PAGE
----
By Christian Lappin, Senior Sales Engineer, TierPoint
Last week, I had the privilege of speaking about disaster recovery (DR) planning at the annual Virtualization Technical Users Group (VTUG) event in New Hampshire. Environmental threats are on the rise as are intentional attacks, which mean organizations have a lot more to account for in DR plans today. My talk was about elements that should be included in a modern DR plan and some of the common mistakes you can avoid. I want to get people thinking about things they do not ordinarily think about when it comes to DR.
Pay Attention to the Weather
Flood zones change. Your data center may not be in one, but a storm could change that. The U.S. Federal Emergency Management Agency (FEMA) has a terrific resource called the Flood Map Service Center. After you input your address, it shows you the flood zones in your area. Knowing your facility is (or is not) located in a flood zone helps you make better planning choices.
Severe drought in California has increased fire risks. We just ended one of the snowiest winters on record in the Northeast. And although predictions are for a moderate hurricane season this year, there is precedent for a big surprise or two. The increase of potentially serious weather events and the power outages that can stem from them means it is a good time to evaluate your risk tolerance. If you have hedged on a secondary site in the past, consider if weather issues should change your thinking.
Terrorism and Intentional Damage
Perhaps it is my experience with the FBI’s Infragard Task Force, but I do share concerns about how technology can be used to execute acts of terrorism. There are instances for example where drones are being used as delivery vehicles for a myriad of attacks in addition to surveillance. So don’t presume that you will never be a target for a digital cyber attack. Keeping physical threats as a possibility can shape your DR plan. For example, when designing your data center, keep your servers as far away from the road as possible. Why? If a VBIED [vehicle-borne improvised explosive device] detonates on the street, you will want to minimize damage to your servers by adhering to the appropriate fallout distances.
Virtualization as a Threat
A common thread to almost all of the talks I give at various events is that as great as the benefits of virtualization are, too much of it introduces risk. Virtualization oversaturation happens when your data density becomes so big that you create a single point of failure and make it easier for a hacker to locate and attack. “Never put all your eggs in one basket” is good virtualization advice. This virtualization threat is one of the reasons for the explosive growth of hybrid cloud because it allows you to keep the virtualization benefits while reducing data loss risks. In addition the oversaturation can easily overload your DR location as many situations use equipment they once used for production and will continue to overload the new production systems moving away from the ability to protect those workloads at the DR location.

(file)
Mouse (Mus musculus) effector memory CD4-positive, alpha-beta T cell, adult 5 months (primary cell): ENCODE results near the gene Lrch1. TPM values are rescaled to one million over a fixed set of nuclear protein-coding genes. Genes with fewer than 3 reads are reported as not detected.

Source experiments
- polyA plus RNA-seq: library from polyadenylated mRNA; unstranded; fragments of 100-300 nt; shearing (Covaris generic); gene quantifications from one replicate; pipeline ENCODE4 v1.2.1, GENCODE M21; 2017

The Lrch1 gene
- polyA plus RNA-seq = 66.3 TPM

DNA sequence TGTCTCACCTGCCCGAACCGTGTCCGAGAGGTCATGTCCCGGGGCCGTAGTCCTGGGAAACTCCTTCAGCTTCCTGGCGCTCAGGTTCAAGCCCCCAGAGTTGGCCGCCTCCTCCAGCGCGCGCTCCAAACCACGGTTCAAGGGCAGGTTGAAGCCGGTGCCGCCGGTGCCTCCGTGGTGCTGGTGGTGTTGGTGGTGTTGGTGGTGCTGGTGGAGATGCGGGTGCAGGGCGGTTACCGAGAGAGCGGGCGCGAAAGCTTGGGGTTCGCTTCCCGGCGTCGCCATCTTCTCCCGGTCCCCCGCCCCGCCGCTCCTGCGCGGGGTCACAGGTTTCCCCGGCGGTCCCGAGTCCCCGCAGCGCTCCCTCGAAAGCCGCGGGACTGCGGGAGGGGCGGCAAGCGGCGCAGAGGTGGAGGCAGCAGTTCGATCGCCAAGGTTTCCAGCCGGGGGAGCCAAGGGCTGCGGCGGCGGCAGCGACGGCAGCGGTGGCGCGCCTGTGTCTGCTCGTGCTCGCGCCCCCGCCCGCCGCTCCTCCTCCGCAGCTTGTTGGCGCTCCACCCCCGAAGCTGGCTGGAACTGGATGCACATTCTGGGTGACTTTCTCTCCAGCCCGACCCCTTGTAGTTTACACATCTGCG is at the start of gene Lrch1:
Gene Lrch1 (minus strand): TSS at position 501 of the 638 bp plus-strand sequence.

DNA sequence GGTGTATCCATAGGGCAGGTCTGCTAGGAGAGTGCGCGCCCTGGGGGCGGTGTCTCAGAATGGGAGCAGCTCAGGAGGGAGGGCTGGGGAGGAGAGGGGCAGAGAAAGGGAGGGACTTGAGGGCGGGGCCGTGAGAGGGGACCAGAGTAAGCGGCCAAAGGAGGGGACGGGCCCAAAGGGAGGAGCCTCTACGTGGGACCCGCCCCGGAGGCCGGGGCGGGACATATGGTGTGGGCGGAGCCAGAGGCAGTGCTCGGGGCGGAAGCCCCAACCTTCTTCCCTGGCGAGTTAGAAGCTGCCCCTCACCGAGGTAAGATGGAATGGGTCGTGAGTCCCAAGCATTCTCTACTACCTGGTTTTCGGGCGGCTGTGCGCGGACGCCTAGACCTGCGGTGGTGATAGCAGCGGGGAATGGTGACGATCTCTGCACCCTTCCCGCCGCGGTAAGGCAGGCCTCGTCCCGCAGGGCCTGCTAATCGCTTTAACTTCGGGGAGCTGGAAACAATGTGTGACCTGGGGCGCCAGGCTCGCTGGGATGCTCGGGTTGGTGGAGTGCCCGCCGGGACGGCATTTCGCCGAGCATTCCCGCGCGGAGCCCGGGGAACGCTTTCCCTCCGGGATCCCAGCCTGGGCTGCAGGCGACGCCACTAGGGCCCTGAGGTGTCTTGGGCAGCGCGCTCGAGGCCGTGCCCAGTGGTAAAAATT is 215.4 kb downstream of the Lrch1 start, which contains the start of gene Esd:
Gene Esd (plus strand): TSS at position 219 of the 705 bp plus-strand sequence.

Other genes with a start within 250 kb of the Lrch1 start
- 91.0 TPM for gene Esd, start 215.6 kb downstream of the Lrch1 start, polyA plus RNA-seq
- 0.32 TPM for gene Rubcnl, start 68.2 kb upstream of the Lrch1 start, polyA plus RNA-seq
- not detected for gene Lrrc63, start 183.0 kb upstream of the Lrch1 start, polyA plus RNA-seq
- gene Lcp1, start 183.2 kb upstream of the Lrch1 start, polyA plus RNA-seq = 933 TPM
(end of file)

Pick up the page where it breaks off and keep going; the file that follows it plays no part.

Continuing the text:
Three Oft-Overlooked DR Questions
When consulting with clients about their DR plans, three questions seem to spark the most discussion.
Are You Recoverable?
Lots of folks focus on backup as part of their DR plan. Backup can take multiple forms using different types of media including tape. Asking whether you are backed up is not the right question to measure whether an organization is prepared for a disaster. Instead, ask are you recoverable. If your servers are down and you need to get back online quickly, being backed up only counts if you can recover quickly. You also have to have a destination to recover to. Being backed up is never enough.
Do you have a big testing gap?
It is vital to test your environment for vulnerabilities and other issues on a regular basis. The time between testing is called your testing gap. If you have a large testing gap, you could miss viruses and potential incompatibility issues that could take your network down. Testing also helps make sure you have the latest patches, firewall and software updates. Frequent testing can also help pinpoint the source of problems when network changes are made.
Where are You Going to Put Your People?
Most DR plans that I have seen are incredibly detailed, including all kind of redundancies. Then you ask the owner, where are you going to put your people? Too often I hear silence. Are they able to work from home? Do you need to have workspace setup where they can access corporate data and applications? When creating a DR plan, make sure you account for where your people can continue to work.
Thanks to VTUG for having me. It is a good group of folks to network with and to chat about virtualization and information infrastructure. You might want to consider attending their next event, which is a Maine lobster bake.
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